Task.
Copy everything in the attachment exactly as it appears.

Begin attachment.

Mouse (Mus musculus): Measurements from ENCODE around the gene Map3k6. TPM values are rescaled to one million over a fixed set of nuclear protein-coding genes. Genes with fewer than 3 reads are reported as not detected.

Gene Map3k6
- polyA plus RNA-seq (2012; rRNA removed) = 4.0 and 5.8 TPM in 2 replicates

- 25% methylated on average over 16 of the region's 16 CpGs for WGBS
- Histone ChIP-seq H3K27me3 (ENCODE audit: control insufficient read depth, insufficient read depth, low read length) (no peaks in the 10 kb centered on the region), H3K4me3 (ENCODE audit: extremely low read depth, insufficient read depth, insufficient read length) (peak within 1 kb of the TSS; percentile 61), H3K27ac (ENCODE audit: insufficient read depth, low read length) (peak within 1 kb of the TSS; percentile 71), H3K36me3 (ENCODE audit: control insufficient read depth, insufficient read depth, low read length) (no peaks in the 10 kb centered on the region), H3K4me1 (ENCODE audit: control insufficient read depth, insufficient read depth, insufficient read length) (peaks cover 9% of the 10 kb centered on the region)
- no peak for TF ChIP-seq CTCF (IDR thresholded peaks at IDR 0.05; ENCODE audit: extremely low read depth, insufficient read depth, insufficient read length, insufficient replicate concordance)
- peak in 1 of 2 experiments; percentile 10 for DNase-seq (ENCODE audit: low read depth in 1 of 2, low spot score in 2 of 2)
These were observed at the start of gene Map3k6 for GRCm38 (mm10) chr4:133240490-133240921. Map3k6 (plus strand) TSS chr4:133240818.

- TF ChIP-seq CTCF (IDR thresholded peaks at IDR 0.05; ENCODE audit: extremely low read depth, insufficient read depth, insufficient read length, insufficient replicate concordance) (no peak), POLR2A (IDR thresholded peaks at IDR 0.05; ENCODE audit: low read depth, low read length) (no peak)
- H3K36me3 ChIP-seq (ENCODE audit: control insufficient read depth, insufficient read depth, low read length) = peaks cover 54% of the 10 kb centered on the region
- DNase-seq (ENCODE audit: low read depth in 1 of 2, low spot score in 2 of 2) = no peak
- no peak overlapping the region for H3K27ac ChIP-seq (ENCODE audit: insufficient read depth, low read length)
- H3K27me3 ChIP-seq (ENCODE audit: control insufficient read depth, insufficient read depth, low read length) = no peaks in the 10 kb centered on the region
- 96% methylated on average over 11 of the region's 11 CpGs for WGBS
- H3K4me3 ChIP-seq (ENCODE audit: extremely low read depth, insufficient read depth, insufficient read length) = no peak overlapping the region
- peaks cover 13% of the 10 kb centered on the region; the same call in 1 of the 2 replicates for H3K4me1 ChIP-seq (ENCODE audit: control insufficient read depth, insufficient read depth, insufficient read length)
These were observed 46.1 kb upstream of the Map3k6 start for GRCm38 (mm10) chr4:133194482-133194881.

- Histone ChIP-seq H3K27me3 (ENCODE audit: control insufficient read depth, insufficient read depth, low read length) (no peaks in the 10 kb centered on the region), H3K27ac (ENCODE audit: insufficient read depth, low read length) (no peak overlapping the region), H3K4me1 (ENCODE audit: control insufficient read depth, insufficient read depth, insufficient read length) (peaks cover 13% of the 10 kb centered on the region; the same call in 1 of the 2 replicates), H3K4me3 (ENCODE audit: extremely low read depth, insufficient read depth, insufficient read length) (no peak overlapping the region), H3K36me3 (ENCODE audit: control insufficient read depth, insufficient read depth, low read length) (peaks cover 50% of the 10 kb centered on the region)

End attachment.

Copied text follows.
Mouse (Mus musculus): Measurements from ENCODE around the gene Map3k6. TPM values are rescaled to one million over a fixed set of nuclear protein-coding genes. Genes with fewer than 3 reads are reported as not detected.

Gene Map3k6
- polyA plus RNA-seq (2012; rRNA removed) = 4.0 and 5.8 TPM in 2 replicates

- 25% methylated on average over 16 of the region's 16 CpGs for WGBS
- Histone ChIP-seq H3K27me3 (ENCODE audit: control insufficient read depth, insufficient read depth, low read length) (no peaks in the 10 kb centered on the region), H3K4me3 (ENCODE audit: extremely low read depth, insufficient read depth, insufficient read length) (peak within 1 kb of the TSS; percentile 61), H3K27ac (ENCODE audit: insufficient read depth, low read length) (peak within 1 kb of the TSS; percentile 71), H3K36me3 (ENCODE audit: control insufficient read depth, insufficient read depth, low read length) (no peaks in the 10 kb centered on the region), H3K4me1 (ENCODE audit: control insufficient read depth, insufficient read depth, insufficient read length) (peaks cover 9% of the 10 kb centered on the region)
- no peak for TF ChIP-seq CTCF (IDR thresholded peaks at IDR 0.05; ENCODE audit: extremely low read depth, insufficient read depth, insufficient read length, insufficient replicate concordance)
- peak in 1 of 2 experiments; percentile 10 for DNase-seq (ENCODE audit: low read depth in 1 of 2, low spot score in 2 of 2)
These were observed at the start of gene Map3k6 for GRCm38 (mm10) chr4:133240490-133240921. Map3k6 (plus strand) TSS chr4:133240818.

- TF ChIP-seq CTCF (IDR thresholded peaks at IDR 0.05; ENCODE audit: extremely low read depth, insufficient read depth, insufficient read length, insufficient replicate concordance) (no peak), POLR2A (IDR thresholded peaks at IDR 0.05; ENCODE audit: low read depth, low read length) (no peak)
- H3K36me3 ChIP-seq (ENCODE audit: control insufficient read depth, insufficient read depth, low read length) = peaks cover 54% of the 10 kb centered on the region
- DNase-seq (ENCODE audit: low read depth in 1 of 2, low spot score in 2 of 2) = no peak
- no peak overlapping the region for H3K27ac ChIP-seq (ENCODE audit: insufficient read depth, low read length)
- H3K27me3 ChIP-seq (ENCODE audit: control insufficient read depth, insufficient read depth, low read length) = no peaks in the 10 kb centered on the region
- 96% methylated on average over 11 of the region's 11 CpGs for WGBS
- H3K4me3 ChIP-seq (ENCODE audit: extremely low read depth, insufficient read depth, insufficient read length) = no peak overlapping the region
- peaks cover 13% of the 10 kb centered on the region; the same call in 1 of the 2 replicates for H3K4me1 ChIP-seq (ENCODE audit: control insufficient read depth, insufficient read depth, insufficient read length)
These were observed 46.1 kb upstream of the Map3k6 start for GRCm38 (mm10) chr4:133194482-133194881.

- Histone ChIP-seq H3K27me3 (ENCODE audit: control insufficient read depth, insufficient read depth, low read length) (no peaks in the 10 kb centered on the region), H3K27ac (ENCODE audit: insufficient read depth, low read length) (no peak overlapping the region), H3K4me1 (ENCODE audit: control insufficient read depth, insufficient read depth, insufficient read length) (peaks cover 13% of the 10 kb centered on the region; the same call in 1 of the 2 replicates), H3K4me3 (ENCODE audit: extremely low read depth, insufficient read depth, insufficient read length) (no peak overlapping the region), H3K36me3 (ENCODE audit: control insufficient read depth, insufficient read depth, low read length) (peaks cover 50% of the 10 kb centered on the region)